Peter Dunne: But the tax system isn’t there to pay out social prejudices, the tax system is there to get efficiently the revenue the government needs to fund the activities that we think it should undertake. The idea that you use the tax system to play off one group against the other I think creates a lot of the distortions that have riddled our system with a huge number of problems over the years and which thankfully, I take some part in this, we have removed in recent times under both the last two governments.

Russel Norman: So you’re saying we’ll leave it to the market

Lisa Owen: Mr Peters

Winston Peters: Let’s look at the history here; when Mr Dunne and his colleagues back in Labour bought in the GST it was 10 percent, that was written in stone. Do you remember Mr Prebble’s famous statement? Then they put it up to 12.5 percent, that’s what Labour did. And then the National party promised to not increase it and they did that, it’s 15 percent now. Now let me tell you when you are poor you have no discretionary spending and that’s what people are screaming out there for today, to have fair policies where people get a fair go. But the low and middle income now are seriously up against it and to say that trying to correct this is an attempt to interfere in or distort the economy is just darn hogwash.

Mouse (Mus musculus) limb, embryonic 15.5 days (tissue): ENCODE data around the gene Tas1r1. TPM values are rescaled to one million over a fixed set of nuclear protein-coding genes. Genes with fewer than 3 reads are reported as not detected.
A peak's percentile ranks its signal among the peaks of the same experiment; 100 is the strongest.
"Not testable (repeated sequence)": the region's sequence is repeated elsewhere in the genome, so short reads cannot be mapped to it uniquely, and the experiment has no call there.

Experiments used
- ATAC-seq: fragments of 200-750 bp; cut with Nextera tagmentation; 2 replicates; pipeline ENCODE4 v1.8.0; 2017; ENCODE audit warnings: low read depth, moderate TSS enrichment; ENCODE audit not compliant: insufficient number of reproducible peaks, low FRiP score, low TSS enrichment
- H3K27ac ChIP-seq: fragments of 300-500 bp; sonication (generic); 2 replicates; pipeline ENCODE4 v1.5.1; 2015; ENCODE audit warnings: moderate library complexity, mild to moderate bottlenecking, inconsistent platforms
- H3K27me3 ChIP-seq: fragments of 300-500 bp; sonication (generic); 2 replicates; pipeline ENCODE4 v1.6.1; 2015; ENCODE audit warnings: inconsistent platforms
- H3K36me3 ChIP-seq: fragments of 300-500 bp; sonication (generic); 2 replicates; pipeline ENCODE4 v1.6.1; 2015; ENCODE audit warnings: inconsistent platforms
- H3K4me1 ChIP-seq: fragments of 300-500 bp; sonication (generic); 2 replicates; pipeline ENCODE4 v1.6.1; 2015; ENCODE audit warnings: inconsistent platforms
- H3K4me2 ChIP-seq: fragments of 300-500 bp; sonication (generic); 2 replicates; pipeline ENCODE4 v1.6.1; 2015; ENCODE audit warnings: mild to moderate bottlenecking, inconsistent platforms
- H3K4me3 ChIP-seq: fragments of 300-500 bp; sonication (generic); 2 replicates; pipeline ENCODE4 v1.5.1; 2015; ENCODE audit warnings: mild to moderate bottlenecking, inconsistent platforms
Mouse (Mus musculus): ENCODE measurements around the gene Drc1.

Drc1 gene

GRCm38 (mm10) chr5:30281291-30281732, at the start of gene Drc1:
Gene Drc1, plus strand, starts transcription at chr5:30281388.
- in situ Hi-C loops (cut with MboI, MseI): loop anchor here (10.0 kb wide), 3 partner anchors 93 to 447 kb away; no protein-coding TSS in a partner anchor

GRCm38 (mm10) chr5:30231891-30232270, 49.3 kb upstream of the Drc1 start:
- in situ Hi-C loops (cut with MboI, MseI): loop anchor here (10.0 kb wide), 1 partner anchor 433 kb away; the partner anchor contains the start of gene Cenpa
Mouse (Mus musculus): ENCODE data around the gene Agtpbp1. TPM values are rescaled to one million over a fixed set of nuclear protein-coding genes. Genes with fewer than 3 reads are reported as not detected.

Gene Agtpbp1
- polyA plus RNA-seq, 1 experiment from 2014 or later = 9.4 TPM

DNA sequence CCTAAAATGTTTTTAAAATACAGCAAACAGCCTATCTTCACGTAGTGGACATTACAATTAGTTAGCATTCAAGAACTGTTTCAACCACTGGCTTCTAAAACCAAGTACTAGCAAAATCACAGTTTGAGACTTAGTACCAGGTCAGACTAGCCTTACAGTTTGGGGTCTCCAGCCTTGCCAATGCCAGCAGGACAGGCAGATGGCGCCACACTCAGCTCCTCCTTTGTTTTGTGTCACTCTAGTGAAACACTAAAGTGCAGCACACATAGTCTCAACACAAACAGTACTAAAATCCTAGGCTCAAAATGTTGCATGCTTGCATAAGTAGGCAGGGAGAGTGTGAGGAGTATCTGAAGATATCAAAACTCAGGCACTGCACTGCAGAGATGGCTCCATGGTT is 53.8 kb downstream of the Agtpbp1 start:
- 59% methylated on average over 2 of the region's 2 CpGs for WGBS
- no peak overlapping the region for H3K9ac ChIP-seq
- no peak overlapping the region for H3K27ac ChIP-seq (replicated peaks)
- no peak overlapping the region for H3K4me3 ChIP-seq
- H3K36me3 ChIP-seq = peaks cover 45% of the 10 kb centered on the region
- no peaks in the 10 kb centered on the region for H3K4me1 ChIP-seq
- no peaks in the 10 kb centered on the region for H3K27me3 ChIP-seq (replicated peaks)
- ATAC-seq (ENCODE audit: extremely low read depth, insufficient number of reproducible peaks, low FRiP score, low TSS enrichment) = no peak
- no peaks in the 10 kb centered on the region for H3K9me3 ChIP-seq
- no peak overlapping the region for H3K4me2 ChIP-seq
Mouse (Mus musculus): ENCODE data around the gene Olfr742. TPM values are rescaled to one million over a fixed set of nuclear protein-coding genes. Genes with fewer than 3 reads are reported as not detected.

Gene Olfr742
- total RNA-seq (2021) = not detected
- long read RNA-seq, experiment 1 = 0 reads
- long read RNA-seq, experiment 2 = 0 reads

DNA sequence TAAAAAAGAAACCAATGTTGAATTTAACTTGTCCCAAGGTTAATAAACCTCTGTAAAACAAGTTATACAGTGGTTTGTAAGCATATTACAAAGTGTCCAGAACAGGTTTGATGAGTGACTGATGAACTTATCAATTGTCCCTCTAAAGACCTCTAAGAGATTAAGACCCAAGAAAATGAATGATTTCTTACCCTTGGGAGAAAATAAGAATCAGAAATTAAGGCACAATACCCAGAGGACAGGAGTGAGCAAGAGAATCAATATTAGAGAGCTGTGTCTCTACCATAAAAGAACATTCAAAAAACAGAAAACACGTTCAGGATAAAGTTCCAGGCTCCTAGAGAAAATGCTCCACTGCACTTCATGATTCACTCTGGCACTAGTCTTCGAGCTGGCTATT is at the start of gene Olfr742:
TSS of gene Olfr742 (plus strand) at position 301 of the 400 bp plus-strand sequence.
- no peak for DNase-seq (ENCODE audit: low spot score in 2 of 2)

Lisa Owen: Let’s talk about corporate tax, gentlemen, let’s talk about corporates for a moment. A Facebook question that we had is that we are losing out on about $6 billion in corporate tax avoidance. So what are you going to do about that?